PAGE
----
Approximately one of every eight adult inpatient stays in Pennsylvania general acute care hospitals in 2010 were potentially preventable, but the rate of such hospitalizations has declined over the past decade, according to a new study released by the Pennsylvania Health Care Cost Containment Council (PHC4). The PHC4 report examined 12 conditions and found that during the previous decade, the rate of potentially preventable hospitalizations in the state dropped from 231 per 10,000 residents in 2001 to 186.9 per 10,000 residents in 2010. For chronic conditions, the rate fell from 148.1 to 118.5 per 10,000 residents, and for acute conditions, from 83 to 68.4 per 10,000 residents.
Potentially preventable hospitalizations are identified through a set of indicators developed by the US Department of Health and Human Services Agency for Healthcare Research and Quality. Using the condition and diagnosis codes under which patients are admitted, the indicators point to hospitalizations that were potentially avoidable with timely and effective outpatient care or disease management. The word “potentially” is important when analyzing the data, because not all hospitalizations included under that criteria may be preventable. Yet, identifying conditions with higher rates provides actionable information by highlighting areas where early detection, timely care, and patient education might lead to improved patient outcomes and decreased costs.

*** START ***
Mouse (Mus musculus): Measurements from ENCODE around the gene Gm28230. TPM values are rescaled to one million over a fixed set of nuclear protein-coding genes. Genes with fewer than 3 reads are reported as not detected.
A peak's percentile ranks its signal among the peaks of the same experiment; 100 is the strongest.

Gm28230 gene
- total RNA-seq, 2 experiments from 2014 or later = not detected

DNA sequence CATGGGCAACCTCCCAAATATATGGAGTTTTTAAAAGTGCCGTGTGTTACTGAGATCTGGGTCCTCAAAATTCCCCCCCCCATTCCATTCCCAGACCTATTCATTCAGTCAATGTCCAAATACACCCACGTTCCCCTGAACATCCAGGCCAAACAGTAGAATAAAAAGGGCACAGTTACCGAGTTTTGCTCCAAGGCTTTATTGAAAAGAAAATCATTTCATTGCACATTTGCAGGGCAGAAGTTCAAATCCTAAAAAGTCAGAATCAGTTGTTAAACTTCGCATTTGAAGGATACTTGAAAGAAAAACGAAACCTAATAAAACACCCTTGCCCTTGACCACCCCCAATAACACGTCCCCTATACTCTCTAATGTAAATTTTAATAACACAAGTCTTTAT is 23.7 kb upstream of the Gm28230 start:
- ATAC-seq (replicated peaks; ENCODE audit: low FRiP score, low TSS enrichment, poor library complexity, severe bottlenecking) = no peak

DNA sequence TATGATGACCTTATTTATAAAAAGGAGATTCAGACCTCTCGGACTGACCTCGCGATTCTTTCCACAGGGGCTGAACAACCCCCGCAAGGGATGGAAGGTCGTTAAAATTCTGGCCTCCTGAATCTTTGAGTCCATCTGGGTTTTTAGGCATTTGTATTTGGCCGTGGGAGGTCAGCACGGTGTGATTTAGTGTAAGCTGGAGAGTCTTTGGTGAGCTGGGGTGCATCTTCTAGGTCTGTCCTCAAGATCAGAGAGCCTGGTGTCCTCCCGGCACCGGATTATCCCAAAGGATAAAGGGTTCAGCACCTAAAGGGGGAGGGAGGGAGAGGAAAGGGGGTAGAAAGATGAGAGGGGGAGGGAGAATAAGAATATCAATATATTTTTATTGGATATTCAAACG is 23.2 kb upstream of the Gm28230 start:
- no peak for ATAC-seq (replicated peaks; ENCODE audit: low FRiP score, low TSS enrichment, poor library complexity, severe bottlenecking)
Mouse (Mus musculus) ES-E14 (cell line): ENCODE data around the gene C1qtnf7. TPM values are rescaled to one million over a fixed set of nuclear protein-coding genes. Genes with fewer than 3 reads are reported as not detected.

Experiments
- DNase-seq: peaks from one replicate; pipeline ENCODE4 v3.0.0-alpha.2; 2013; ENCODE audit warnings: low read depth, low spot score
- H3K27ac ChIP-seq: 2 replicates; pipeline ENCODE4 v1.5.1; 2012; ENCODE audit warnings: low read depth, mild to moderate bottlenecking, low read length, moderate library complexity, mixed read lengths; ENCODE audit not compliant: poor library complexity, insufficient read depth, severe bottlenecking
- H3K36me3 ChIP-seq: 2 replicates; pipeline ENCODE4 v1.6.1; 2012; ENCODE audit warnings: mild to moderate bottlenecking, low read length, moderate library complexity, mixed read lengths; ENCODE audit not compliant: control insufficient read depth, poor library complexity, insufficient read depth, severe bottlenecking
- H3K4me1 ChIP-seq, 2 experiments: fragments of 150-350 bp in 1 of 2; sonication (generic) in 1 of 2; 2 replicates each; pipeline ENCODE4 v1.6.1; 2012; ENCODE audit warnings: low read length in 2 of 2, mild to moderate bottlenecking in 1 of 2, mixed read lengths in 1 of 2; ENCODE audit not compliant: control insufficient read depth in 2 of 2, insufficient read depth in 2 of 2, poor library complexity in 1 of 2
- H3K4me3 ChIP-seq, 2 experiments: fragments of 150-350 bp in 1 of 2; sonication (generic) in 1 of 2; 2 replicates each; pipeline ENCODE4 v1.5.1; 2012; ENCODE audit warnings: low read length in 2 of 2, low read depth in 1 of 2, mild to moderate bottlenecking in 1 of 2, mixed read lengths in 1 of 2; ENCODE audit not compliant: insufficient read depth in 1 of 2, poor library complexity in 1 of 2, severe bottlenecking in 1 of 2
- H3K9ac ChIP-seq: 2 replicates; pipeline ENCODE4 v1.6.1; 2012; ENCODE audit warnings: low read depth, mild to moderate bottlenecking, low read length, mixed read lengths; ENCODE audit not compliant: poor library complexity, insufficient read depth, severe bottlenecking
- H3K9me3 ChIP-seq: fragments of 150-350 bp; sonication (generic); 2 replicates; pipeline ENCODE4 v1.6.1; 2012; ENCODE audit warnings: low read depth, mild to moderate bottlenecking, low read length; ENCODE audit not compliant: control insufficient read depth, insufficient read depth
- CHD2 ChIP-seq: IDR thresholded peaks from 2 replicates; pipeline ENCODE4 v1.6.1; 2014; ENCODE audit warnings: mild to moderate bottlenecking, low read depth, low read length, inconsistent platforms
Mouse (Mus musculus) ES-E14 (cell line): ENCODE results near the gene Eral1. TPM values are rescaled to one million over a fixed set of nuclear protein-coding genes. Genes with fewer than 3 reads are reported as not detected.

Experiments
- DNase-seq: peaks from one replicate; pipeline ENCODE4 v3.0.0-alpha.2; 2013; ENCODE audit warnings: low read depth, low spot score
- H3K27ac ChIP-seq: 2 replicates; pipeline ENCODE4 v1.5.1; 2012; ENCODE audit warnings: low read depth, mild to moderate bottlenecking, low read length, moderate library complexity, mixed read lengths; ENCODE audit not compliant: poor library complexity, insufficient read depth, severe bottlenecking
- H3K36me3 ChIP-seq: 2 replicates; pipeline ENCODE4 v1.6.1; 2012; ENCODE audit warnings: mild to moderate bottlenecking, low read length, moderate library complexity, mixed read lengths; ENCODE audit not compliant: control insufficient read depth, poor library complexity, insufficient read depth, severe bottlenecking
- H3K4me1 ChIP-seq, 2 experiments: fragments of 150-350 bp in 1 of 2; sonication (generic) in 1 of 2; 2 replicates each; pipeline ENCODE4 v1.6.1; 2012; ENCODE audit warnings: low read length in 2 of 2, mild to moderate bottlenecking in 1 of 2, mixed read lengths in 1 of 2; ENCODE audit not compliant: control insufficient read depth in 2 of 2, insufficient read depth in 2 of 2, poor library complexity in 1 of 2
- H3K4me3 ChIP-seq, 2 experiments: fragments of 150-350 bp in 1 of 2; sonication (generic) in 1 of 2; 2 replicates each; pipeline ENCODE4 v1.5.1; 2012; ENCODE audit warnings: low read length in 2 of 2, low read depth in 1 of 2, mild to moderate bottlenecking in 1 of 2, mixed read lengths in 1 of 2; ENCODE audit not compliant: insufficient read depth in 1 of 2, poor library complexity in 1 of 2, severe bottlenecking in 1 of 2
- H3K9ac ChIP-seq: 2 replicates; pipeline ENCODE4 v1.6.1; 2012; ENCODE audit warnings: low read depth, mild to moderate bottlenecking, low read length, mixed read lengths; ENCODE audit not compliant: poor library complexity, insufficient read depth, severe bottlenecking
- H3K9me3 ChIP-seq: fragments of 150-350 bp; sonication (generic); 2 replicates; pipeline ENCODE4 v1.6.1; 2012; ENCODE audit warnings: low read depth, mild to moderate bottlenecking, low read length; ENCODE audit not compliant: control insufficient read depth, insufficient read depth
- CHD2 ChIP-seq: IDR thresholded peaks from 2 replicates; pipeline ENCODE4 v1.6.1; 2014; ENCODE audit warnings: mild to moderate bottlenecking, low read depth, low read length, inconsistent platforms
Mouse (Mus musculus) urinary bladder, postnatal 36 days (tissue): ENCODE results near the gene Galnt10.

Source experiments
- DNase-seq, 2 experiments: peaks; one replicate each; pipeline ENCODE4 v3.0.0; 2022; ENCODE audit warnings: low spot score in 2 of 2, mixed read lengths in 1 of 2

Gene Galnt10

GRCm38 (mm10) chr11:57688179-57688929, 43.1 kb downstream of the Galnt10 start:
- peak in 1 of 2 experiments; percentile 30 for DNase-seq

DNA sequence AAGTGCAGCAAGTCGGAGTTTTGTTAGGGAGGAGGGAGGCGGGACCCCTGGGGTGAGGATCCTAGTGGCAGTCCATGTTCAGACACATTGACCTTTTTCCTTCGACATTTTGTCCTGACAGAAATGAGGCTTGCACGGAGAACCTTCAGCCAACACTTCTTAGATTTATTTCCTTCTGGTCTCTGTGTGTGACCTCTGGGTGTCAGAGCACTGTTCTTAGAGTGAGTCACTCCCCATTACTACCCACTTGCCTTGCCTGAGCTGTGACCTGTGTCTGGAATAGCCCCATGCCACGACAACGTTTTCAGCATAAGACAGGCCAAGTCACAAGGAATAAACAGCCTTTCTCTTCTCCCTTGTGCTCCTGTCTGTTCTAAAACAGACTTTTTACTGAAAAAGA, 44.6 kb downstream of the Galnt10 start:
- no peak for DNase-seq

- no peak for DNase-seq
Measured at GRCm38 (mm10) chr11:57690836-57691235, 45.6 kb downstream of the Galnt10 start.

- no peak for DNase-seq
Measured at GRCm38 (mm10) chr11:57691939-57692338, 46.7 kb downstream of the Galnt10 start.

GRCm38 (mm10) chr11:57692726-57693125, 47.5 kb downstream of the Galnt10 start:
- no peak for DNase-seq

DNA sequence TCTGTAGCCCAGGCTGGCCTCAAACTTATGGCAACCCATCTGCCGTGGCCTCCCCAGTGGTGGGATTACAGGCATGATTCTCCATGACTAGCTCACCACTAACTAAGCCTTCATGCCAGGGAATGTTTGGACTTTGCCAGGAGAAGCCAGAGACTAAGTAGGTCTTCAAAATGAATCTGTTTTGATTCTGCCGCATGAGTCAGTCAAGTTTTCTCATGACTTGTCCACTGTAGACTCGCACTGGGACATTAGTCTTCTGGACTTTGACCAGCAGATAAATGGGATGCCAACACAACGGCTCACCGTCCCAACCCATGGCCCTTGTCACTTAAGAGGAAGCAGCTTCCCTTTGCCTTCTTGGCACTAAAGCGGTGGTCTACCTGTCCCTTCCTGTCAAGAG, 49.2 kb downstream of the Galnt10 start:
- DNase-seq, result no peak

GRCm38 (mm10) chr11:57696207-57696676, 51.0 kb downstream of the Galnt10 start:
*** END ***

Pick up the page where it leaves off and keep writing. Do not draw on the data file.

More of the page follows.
Overall, 185,190 of the approximately 1.5 million inpatient stays in 2010, or about 12.4 percent, fell into the potentially preventable classification. The three conditions with the highest percent of such hospitalizations were heart failure at 24.8 percent, COPD or asthma in older adults, at 21.1 percent, and bacterial pneumonia at 17.4 percent.
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